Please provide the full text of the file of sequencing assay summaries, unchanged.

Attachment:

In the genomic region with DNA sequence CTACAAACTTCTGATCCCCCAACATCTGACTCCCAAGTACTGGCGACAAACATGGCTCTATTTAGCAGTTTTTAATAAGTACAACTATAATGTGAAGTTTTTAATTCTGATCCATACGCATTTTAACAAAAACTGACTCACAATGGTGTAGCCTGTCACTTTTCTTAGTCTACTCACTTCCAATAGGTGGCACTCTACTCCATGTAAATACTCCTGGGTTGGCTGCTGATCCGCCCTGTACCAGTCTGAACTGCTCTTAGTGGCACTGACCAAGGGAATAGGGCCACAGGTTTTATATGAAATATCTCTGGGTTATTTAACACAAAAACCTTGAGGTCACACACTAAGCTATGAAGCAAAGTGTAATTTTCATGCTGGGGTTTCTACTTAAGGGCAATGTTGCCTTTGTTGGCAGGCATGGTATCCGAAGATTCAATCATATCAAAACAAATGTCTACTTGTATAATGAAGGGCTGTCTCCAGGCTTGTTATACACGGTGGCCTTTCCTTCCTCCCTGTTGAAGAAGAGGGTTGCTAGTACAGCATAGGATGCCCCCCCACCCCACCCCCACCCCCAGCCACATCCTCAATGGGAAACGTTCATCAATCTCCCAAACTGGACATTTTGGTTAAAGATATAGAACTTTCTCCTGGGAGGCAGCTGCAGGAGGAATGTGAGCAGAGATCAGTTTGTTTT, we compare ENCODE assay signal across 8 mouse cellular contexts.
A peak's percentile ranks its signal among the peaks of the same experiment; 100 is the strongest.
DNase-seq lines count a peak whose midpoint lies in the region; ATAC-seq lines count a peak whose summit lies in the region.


In the genomic region with DNA sequence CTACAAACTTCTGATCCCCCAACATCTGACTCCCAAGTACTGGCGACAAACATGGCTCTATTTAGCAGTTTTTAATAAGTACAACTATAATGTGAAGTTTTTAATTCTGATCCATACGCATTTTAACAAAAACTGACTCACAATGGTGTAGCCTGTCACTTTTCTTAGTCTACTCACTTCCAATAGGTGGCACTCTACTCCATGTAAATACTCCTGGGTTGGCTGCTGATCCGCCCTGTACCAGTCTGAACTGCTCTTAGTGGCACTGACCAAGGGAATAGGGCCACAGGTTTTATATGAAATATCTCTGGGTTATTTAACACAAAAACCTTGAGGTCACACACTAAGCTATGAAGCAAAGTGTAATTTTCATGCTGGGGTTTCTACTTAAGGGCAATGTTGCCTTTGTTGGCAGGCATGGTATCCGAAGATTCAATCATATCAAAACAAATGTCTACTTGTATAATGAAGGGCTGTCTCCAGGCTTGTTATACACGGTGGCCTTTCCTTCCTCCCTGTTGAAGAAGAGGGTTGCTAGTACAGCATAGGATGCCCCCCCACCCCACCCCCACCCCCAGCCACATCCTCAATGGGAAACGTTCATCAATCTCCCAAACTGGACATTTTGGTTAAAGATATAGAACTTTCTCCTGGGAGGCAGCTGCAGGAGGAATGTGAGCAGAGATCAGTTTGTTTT, we compare ENCODE assay signal across 8 mouse cellular contexts.
A peak's percentile ranks its signal among the peaks of the same experiment; 100 is the strongest.
DNase-seq lines count a peak whose midpoint lies in the region; ATAC-seq lines count a peak whose summit lies in the region.